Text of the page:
Wind turbines are seen on a mountain near the town of Karystos, on the island of Evia, Greece, April 16, 2021. CNS photo/Alkis Konstantinidis, Reuters

Movement goes forward under Laudato Si’ banner

By 
  • August 12, 2021

The Global Catholic Climate Movement is no more. A new name has been given to the planet-spanning network of Catholic climate activists and has been personally endorsed by the Pope.

In every corner of the globe, inspired by Pope Francis’ 2015 encyclical, it is now the Laudato Si’ Movement.

Renaming a Catholic movement is no exercise in corporate rebranding, said the movement’s Canadian co-ordinator Agnes Richard.

“(We’re) thinking about it as a sacramental change,” she said. “It’s a confirmation — a confirmation of who we are now.”

Canadian Cardinal Michael Czerny called the new name a prayer.

“When we name the movement now, every time we name it we’re saying a prayer,” Czerny told a global online meeting to announce the new name July 29. “Laudato Si’ — praised be the creator, praised be the creator, may the creator help us to be worthy, responsible and caring creatures.”

Czerny also highlighted the world movement in the network’s new label.

“We are not trying to build something stable. We’re trying to get going. We’re trying to move. We’re trying to get somewhere. We’re trying to improve,” he said.

The Catholic organization now has the next climate summit in Glasgow in its sights. Laudato Si’ Movement will be there at COP26 with Pope Francis Nov. 1-12 to present a petition to world leaders, demanding they act on the latest UN climate change report, in which the world’s climate scientists document that global temperatures have already risen 1.2 degrees and warn that only all-out, urgent action will be able to prevent the world from exceeding the 1.5-degree target named in the Paris climate agreement.

Effective action on climate change isn’t going to be possible without the kind of deep, cultural and spiritual change that religions must be there to support, said ecotheologian and Elliott Allen Institute director Hilda Koster of the University of St. Michael’s College.

“It isn’t just a matter of technological fixes and political solutions,” she said.

The Laudato Si’ Movement is poised to be the means of real change in the Catholic Church and Christianity more broadly, said Koster.

“We need a change of our hearts. We need a change in our worldview. We need a very different relationship with the natural world. We need that collectively. We need it at an individual level and we need it collectively,” she said. “It is about values. Religions have something to say about that.”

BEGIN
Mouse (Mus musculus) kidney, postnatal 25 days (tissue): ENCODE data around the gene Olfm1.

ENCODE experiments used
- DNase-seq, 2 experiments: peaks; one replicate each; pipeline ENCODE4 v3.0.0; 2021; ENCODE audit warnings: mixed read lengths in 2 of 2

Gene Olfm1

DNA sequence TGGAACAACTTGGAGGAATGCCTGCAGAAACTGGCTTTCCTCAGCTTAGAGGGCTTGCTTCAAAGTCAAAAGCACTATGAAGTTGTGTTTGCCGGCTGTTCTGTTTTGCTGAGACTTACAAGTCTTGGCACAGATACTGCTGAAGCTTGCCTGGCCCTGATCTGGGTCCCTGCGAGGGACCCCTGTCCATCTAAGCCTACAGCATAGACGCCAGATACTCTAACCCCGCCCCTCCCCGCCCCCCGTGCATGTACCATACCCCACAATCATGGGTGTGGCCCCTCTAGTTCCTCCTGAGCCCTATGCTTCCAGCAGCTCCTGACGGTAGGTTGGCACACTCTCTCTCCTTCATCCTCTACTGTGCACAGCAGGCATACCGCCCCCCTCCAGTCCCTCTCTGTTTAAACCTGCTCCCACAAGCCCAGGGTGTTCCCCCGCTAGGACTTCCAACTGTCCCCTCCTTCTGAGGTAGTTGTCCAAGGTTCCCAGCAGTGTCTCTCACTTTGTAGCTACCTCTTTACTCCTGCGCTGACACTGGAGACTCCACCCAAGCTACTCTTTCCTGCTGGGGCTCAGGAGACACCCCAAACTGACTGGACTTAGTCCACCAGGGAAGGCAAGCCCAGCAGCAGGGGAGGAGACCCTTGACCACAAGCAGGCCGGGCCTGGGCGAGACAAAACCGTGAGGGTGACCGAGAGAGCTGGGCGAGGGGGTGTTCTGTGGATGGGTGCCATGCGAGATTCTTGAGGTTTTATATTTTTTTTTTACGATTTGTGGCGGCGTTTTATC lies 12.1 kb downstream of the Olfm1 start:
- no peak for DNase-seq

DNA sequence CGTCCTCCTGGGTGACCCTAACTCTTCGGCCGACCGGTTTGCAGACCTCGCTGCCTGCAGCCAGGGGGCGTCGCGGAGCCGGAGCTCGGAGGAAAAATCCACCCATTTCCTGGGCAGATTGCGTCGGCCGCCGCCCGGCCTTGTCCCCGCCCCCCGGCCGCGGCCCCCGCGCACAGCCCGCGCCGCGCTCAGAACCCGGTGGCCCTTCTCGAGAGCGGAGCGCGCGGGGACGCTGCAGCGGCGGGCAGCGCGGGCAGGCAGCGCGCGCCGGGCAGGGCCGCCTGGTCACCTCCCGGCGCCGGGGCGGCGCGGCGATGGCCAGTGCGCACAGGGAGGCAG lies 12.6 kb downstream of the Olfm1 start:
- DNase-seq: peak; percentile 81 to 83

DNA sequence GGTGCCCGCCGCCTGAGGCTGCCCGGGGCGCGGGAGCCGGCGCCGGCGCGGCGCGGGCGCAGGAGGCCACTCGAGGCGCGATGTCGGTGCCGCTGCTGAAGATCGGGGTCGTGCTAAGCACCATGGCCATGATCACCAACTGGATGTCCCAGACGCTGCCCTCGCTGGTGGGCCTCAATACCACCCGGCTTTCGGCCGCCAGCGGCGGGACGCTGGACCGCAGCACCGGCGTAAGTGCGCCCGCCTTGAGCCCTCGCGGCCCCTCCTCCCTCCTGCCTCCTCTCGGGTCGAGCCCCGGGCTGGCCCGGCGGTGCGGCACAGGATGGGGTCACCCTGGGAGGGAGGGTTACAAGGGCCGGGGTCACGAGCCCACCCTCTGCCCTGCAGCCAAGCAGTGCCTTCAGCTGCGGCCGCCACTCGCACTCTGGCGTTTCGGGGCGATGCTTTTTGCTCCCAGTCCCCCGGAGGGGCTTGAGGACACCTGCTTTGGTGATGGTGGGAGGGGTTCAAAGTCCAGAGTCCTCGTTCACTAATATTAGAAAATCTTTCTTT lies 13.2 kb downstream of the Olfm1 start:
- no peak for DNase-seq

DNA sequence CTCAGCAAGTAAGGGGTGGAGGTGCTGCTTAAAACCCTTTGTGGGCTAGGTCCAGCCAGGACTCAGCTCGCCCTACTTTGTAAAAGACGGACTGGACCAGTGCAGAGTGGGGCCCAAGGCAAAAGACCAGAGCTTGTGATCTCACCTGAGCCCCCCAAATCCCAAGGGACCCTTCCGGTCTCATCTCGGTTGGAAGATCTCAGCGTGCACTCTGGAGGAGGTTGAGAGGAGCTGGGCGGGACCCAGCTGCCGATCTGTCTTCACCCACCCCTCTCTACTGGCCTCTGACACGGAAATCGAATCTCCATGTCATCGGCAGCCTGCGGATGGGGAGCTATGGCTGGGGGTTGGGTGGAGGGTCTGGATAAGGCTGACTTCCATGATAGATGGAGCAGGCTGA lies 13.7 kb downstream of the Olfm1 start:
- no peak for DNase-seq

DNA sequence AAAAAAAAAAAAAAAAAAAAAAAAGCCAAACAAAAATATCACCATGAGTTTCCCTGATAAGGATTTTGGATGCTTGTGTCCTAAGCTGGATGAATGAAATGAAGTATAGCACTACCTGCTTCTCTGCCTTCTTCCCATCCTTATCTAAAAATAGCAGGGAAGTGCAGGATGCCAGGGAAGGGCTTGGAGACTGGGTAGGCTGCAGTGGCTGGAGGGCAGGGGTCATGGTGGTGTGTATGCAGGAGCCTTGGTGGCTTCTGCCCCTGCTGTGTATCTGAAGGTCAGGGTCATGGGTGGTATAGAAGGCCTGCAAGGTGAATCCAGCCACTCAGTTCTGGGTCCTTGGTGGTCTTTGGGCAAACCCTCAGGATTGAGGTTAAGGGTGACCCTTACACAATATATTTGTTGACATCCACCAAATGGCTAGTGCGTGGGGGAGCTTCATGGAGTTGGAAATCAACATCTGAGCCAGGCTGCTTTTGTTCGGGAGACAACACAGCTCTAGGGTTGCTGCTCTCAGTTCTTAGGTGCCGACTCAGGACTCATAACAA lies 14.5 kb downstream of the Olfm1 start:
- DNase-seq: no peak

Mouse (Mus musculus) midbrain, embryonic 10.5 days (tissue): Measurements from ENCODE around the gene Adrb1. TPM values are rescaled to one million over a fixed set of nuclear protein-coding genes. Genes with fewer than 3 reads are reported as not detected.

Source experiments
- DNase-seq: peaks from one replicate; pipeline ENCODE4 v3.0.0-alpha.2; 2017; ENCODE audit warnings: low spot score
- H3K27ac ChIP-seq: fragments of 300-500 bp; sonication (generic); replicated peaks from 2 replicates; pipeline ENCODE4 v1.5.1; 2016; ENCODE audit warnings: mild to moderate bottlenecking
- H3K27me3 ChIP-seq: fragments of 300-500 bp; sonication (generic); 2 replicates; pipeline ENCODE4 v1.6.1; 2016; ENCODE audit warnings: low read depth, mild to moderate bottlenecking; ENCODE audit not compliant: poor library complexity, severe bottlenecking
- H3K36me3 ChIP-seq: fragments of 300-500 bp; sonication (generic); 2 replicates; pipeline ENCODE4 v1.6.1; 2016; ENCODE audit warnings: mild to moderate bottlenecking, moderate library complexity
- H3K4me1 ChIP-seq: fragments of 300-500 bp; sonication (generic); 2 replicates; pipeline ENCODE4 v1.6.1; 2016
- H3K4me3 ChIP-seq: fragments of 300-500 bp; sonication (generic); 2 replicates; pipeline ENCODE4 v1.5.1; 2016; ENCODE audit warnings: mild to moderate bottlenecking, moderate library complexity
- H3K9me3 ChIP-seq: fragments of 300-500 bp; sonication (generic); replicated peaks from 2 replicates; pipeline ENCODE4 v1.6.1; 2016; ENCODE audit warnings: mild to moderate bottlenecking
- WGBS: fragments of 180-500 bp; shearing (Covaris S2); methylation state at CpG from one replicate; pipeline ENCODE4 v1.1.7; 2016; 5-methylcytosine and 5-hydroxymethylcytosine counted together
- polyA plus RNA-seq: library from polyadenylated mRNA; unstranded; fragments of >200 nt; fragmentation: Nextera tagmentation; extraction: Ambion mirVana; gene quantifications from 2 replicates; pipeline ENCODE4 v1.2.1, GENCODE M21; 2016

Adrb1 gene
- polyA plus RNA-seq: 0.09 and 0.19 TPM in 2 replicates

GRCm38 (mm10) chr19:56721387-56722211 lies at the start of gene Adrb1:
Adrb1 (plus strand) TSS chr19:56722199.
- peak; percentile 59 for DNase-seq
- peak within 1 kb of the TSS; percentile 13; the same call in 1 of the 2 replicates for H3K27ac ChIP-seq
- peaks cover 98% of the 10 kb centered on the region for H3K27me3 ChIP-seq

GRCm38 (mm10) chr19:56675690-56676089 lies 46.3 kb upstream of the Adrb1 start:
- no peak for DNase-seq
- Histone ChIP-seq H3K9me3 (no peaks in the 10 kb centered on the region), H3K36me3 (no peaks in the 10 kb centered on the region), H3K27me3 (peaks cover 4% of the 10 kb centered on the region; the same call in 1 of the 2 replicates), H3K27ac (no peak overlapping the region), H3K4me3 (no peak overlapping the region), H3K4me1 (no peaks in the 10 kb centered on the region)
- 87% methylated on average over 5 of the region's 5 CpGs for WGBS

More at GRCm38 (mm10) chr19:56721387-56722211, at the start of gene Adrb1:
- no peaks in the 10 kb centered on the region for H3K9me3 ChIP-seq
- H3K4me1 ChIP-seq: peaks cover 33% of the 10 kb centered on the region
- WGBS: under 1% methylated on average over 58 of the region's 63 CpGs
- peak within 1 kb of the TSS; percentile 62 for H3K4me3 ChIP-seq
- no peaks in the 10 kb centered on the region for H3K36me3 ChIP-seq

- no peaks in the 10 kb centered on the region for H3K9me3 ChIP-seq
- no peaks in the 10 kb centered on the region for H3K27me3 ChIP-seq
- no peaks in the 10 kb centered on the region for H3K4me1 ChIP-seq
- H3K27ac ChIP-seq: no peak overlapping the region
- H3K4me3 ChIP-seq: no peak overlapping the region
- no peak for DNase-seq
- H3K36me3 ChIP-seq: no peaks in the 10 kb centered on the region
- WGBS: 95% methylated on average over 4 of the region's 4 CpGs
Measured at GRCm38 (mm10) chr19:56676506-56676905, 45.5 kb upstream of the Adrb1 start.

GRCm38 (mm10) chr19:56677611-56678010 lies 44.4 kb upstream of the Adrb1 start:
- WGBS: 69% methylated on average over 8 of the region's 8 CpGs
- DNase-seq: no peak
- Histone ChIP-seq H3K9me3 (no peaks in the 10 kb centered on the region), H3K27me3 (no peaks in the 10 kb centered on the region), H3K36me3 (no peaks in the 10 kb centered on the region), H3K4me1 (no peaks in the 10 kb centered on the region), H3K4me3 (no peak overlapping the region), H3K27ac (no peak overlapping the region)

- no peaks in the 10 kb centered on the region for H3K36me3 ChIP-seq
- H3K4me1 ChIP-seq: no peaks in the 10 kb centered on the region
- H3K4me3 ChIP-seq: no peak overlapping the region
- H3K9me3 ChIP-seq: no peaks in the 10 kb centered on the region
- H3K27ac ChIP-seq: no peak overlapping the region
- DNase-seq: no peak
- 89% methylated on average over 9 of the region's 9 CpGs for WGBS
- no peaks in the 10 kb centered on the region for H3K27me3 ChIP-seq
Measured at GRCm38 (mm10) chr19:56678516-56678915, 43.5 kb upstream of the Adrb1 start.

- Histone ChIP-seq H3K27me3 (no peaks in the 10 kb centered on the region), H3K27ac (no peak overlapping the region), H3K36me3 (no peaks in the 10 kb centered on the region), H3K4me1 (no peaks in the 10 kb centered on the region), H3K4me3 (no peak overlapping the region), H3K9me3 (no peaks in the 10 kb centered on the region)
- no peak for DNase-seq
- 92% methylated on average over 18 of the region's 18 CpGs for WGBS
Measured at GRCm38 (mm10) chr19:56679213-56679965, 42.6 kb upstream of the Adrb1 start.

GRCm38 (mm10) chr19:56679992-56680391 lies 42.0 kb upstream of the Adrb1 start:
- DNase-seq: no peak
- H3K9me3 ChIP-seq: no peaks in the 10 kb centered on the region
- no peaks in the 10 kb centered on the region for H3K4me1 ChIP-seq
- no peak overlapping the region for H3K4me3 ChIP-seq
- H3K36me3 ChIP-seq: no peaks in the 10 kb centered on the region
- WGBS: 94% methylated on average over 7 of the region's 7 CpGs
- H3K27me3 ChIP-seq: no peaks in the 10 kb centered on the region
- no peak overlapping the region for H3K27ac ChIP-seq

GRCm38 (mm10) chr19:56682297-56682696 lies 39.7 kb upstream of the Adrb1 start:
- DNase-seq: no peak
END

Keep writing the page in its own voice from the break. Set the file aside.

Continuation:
Koster frames this change as the opposite of turning away from tradition to merely fashionable concerns. It is a return to fundamental Christian teaching.

“The destruction of planetary life by human-made climate change is not something Catholics can ignore or be non-committal about. It touches the heart of the Christian confession. God created the world and declared it good. We are collectively undoing that goodness,” she said.

It’s impossible to be true to the Gospel of Jesus and treat climate change as a side issue.

“We’re called to love our neighbours. If our neighbours are dying, are perishing, because of our fossil fuel consumption, what kind of loving neighbour is that?” Koster asked.

The new name should help Canada’s bishops to do more than issue statements about the environment, said Sabrina Chiefari, creation care animator for the Sisters of St. Joseph. She wants to see the Canadian Conference of Catholic Bishops (CCCB) come out of their September plenary meeting with environmental action plans to give to parishes.

“The bishops, and this can be a consideration that goes across what the CCCB does, they need to be able to equip the parishes, parish leaders, with the pastoral tools necessary to understand this,” she said.

The Laudato Si’ Movement has not yet applied for CCCB recognition as an official Catholic movement in Canada.

“Canada’s bishops remain steadfastly committed to encouraging the care of creation and our common home,” said CCCB spokesperson Lisa Gall in an e-mail.

As co-ordinator for the movement in Canada, Richard hopes to see parishes ready to welcome Laudato Si’-trained animators to lead programs.

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